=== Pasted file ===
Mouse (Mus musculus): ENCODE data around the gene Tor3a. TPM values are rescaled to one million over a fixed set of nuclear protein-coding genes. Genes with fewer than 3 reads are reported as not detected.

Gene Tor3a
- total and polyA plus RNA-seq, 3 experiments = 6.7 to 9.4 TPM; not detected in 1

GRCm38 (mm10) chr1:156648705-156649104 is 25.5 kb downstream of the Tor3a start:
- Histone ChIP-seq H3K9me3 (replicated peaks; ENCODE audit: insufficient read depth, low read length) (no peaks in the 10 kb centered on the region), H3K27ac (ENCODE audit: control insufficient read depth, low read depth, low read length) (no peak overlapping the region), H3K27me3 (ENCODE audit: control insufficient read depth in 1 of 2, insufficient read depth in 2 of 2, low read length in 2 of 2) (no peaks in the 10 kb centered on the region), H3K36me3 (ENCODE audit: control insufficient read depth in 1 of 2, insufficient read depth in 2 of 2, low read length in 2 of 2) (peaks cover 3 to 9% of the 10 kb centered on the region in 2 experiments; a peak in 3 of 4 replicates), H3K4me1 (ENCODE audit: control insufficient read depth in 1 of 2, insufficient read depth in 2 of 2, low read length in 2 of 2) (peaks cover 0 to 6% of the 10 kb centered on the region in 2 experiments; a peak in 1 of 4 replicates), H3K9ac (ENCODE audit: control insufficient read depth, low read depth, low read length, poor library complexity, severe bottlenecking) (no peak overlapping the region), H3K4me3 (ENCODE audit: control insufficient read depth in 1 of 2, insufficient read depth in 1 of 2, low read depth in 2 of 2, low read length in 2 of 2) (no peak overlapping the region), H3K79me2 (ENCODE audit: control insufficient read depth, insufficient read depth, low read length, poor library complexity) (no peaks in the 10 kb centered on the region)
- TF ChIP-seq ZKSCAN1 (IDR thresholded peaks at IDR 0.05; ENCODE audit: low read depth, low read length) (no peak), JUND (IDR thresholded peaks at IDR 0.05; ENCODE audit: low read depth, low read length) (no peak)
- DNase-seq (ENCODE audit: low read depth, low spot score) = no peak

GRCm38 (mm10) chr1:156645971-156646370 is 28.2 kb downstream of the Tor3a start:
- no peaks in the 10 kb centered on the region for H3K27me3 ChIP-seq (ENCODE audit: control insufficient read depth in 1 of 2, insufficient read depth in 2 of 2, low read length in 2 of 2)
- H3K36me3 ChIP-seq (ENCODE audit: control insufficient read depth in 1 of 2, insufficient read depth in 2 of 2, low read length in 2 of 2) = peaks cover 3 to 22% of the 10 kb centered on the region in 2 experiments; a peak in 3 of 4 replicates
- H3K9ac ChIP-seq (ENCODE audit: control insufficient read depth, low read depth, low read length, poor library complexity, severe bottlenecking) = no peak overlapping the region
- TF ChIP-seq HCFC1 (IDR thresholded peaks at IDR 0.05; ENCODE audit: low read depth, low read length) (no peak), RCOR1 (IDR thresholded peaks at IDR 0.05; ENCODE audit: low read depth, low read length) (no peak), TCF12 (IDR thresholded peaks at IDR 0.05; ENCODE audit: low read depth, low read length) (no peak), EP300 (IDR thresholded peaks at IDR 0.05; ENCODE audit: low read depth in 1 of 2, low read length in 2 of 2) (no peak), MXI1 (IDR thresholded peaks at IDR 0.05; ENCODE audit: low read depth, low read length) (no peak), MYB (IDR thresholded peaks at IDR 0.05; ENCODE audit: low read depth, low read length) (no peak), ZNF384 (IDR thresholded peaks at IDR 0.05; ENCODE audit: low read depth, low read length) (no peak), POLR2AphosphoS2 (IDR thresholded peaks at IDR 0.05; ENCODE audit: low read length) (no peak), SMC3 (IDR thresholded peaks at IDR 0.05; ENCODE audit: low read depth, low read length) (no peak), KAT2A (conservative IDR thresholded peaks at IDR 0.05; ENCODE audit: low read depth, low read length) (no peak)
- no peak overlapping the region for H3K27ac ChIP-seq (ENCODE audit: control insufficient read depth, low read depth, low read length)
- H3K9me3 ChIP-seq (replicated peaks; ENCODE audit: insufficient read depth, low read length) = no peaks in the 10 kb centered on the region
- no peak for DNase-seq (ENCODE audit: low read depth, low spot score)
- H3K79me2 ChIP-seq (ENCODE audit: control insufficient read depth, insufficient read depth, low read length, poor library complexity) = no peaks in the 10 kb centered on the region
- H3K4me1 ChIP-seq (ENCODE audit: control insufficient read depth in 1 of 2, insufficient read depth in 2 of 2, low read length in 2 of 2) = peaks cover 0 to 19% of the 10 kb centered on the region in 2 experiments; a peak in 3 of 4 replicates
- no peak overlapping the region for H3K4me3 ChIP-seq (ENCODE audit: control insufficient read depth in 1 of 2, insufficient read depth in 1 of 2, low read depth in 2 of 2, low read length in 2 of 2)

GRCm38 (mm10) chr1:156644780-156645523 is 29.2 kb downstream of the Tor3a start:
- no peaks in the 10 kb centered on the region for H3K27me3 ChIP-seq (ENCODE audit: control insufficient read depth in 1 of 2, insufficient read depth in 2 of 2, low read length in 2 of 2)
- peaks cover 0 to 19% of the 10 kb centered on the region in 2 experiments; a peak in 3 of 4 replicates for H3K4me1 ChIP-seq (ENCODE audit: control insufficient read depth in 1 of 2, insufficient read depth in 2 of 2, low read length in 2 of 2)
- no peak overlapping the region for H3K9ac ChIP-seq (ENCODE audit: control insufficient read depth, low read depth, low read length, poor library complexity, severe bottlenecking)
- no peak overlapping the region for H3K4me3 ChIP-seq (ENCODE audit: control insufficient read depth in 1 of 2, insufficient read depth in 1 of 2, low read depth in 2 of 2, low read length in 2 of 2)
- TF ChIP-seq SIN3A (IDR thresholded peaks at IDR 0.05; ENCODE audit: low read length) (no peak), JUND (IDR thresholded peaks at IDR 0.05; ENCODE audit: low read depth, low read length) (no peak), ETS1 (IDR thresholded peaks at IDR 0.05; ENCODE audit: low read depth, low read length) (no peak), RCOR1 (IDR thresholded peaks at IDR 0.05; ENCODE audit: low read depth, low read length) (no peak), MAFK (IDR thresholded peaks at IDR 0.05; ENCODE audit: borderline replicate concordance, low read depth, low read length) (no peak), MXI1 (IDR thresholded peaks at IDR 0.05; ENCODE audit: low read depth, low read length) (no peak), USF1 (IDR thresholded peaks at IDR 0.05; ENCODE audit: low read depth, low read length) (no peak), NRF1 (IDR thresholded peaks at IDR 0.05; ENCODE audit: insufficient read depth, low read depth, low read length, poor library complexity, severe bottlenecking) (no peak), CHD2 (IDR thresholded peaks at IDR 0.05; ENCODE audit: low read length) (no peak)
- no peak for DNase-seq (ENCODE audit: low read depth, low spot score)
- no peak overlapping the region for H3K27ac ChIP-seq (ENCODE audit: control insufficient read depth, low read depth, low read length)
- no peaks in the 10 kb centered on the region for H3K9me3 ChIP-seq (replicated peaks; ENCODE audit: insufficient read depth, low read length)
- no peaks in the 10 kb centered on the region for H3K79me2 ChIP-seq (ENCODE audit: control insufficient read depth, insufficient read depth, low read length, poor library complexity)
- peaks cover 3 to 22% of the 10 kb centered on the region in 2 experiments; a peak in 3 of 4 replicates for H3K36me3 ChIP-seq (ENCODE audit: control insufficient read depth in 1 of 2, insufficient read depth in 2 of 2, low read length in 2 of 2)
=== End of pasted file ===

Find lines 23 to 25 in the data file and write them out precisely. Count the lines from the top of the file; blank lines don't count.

- no peak overlapping the region for H3K4me3 ChIP-seq (ENCODE audit: control insufficient read depth in 1 of 2, insufficient read depth in 1 of 2, low read depth in 2 of 2, low read length in 2 of 2)
- TF ChIP-seq SIN3A (IDR thresholded peaks at IDR 0.05; ENCODE audit: low read length) (no peak), JUND (IDR thresholded peaks at IDR 0.05; ENCODE audit: low read depth, low read length) (no peak), ETS1 (IDR thresholded peaks at IDR 0.05; ENCODE audit: low read depth, low read length) (no peak), RCOR1 (IDR thresholded peaks at IDR 0.05; ENCODE audit: low read depth, low read length) (no peak), MAFK (IDR thresholded peaks at IDR 0.05; ENCODE audit: borderline replicate concordance, low read depth, low read length) (no peak), MXI1 (IDR thresholded peaks at IDR 0.05; ENCODE audit: low read depth, low read length) (no peak), USF1 (IDR thresholded peaks at IDR 0.05; ENCODE audit: low read depth, low read length) (no peak), NRF1 (IDR thresholded peaks at IDR 0.05; ENCODE audit: insufficient read depth, low read depth, low read length, poor library complexity, severe bottlenecking) (no peak), CHD2 (IDR thresholded peaks at IDR 0.05; ENCODE audit: low read length) (no peak)
- no peak for DNase-seq (ENCODE audit: low read depth, low spot score)